Figure 3. Community organization in the brain.
(A) Standard communities are disjoint (inset: colors indicate separate communities), as illustrated via three types of representation. The representation on the right corresponds to a schematic correlation matrix.
(B) Overlapping communities are interdigitated, such that brain regions belong to multiple communities simultaneously (inset: community overlap shown on the brain indicated by intersection colors).
From: Najafi, M., McMenamin, B. W., Simon, J. Z., & Pessoa, L. (2016). Overlapping communities reveal rich structure in large-scale brain networks during rest and task conditions. Neuroimage, 135, 92-106.

In a study in my lab, we allowed each brain region to participate in a community in a graded fashion, which was captured by membership values varying continuously between 0 and 1; 0 indicated that the node did not belong to a community, and 1 that it belonged uniquely to a community. One can think of membership values as the strength of participation of a node in each community. It’s also useful to conceive of membership as a finite resource, such that it sums to 1. For example, in the case of acting professionals, a performer could belong to the theater cluster with membership 0.7 and to the film cluster with membership 0.3 to indicate the relative degree of participation in the two. In my lab’s study, we found that it was reasonable to subdivide cortical and subcortical regions into 5, 6, or 7 communities, like other algorithms have suggested in the past. But we also uncovered dense community overlap which was not limited to “special” hubs. In many cases, the entire community was clearly a meaningful functional unit, while at the same time most of its nodes still interacted non-trivially with a large set of brain regions in other networks.

The results of our study, and related ones by other groups, suggest that densely overlapping communities are well suited to capture the flexible and task dependent mapping between brain regions and their functions. The upshot is that it’s very difficult to subdivide a highly interconnected system without losing a lot of important information. What we need is a set of tools that allow us to do this in sophisticated ways. And we need them both to think about how networks are organized in space, as discussed in this section, and in time, to which we turn next.

Networks are dynamic

The brain is not frozen in place but is a dynamic, constantly moving object. Accordingly, its networks are not static but evolve temporally. As an individual matures from infancy to adolescence to adulthood and old age the brain changes structurally. But the changes that I want to emphasize here are those occurring at much faster time scales, those that accompany the production of behaviors as they unfold across seconds to minutes.

Functional connections between regions – the degree to which their signals covary – are constantly fluctuating based on cognitive, emotional, and motivational demands. When someone pays attention to a stimulus that is emotionally significant (it was paired with mild shock in the past, say), increased functionally connectivity is detected between the visual cortex and the amygdala. When she performs a challenging task in which an advance cue indicates that she may earn extra cash for performing it correctly, increased functional connectivity is observed between parietal/frontal cortex (important for performing the task) and the ventral striatum (which participates in reward-related processes). And so on. Consequently, network functional organization must be understood dynamically (Figure 4). In the past decade, researchers have created methods to delineate how networks change across time, informing how we view social, technological, and biological systems.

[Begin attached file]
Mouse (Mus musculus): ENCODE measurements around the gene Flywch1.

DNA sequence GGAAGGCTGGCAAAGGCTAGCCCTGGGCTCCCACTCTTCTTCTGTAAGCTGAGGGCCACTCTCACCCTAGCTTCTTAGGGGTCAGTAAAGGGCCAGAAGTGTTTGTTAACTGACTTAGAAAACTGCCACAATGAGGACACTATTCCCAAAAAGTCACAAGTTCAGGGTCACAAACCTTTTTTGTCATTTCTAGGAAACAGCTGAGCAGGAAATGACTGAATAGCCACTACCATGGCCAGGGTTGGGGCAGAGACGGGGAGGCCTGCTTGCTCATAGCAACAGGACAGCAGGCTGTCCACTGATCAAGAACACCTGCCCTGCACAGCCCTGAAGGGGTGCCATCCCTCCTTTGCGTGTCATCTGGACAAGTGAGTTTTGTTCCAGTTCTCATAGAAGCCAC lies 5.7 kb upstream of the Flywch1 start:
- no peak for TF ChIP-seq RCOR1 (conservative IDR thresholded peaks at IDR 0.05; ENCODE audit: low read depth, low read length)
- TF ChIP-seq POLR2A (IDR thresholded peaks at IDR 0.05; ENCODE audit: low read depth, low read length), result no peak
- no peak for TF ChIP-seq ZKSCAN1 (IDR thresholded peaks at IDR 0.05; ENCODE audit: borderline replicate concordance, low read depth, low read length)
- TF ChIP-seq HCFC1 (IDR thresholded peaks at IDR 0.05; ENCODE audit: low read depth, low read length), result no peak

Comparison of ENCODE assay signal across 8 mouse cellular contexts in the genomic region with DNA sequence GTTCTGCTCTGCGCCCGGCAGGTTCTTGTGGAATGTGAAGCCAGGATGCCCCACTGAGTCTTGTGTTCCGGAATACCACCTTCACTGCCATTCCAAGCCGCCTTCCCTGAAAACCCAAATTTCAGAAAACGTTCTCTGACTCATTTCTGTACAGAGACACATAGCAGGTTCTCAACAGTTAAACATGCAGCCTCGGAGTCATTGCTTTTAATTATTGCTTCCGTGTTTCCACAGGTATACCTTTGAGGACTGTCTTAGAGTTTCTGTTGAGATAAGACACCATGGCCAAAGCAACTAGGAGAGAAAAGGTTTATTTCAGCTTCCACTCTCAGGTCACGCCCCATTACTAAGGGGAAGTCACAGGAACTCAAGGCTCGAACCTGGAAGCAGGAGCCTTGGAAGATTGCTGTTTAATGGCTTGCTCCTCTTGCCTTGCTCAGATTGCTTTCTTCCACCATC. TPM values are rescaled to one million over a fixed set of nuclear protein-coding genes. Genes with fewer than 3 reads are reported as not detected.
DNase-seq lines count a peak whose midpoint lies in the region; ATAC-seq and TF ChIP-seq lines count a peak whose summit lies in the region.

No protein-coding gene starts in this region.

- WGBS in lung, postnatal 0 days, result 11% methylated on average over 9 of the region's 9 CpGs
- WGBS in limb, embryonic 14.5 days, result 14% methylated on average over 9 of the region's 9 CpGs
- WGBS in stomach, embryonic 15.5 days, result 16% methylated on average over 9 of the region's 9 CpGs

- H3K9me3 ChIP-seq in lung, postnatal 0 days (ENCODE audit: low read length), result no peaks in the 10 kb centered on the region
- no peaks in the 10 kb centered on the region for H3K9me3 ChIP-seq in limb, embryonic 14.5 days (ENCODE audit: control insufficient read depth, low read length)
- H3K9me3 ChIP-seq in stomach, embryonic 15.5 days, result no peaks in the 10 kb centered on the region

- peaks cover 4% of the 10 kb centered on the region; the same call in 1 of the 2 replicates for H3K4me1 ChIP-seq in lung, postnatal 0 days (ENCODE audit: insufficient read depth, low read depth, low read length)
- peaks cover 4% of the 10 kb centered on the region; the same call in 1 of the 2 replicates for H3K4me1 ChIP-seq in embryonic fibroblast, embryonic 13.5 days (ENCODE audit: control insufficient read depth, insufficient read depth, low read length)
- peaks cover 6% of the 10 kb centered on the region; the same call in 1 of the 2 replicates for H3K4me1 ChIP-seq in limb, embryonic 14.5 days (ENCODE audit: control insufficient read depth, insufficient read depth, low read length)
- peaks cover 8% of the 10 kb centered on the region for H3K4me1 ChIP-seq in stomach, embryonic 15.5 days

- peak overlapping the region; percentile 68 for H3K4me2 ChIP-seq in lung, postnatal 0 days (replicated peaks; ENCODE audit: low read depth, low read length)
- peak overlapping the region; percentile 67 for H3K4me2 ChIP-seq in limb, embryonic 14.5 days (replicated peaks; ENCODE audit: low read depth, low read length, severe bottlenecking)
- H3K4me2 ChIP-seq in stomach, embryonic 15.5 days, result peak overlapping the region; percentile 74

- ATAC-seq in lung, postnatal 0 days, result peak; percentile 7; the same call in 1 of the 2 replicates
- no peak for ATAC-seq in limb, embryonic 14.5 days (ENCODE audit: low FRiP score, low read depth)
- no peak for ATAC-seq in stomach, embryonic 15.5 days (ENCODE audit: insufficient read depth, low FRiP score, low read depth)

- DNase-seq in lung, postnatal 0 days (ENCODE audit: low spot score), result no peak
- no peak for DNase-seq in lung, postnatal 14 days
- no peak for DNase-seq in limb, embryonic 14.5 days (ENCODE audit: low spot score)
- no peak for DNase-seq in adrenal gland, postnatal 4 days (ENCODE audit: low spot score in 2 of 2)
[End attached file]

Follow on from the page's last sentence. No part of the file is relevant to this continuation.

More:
Figure 4. Brain networks are dynamic. (a,b) Specific network properties (‘network index’) evolve across time. (c,d) A region’s grouping with multiple networks evolves across time as indicated by the ‘membership index’ (inset: purple region and its functional connections to multiple networks). The region indicated in purple increases its coupling with one of the networks and stays coupled with it for the remainder of the time.

Brain networks are dynamic. For example, the fronto-parietal network mentioned previously is engaged by many challenging tasks, such as paying attention to an object, maintaining information in mind, or withholding a prepotent response. If a person transitions mentally from, say, listening passively to music to engaging in one of these functions (say, she needs to remember the name of a book just recommended to her), the state of the frontal-parietal network will correspondingly evolve, such that the signals in areas across the network will increasingly synchronize, supporting the task at hand (holding information in mind).

There’s a second, more radical, way in which networks are dynamic. That’s when they are viewed not as fixed collections of regions, but instead as coalitions that form and dissolve to meet computational needs. For instance, at time t1 regions R1, R2, R7, and R9 might form a natural cluster; at a later time t2 regions R2, R7, and R17 might coalesce. This shift in perspective challenges the notion of a network as a coherent unit, at least for longer periods of time. At what point does a coalition of regions become something other than community X? For example, the brain areas comprising the fronto-parietal network exist irrespective of the current mental operation; for one, the person could actually be sleeping or under anesthesia. The areas in question may not be strongly communicating with each other at all. Should it be viewed as a functional unit? When the regions become engaged by a mental operation, their signals become more strongly synchronized. But when along this process should the network be viewed as “active”? As the mind fluctuates from state to state, we can view networks cohering and dissolving correspondingly – not unlike a group of dancers merging and separating as an act progresses. The temporal evolution of their joint states is what is important.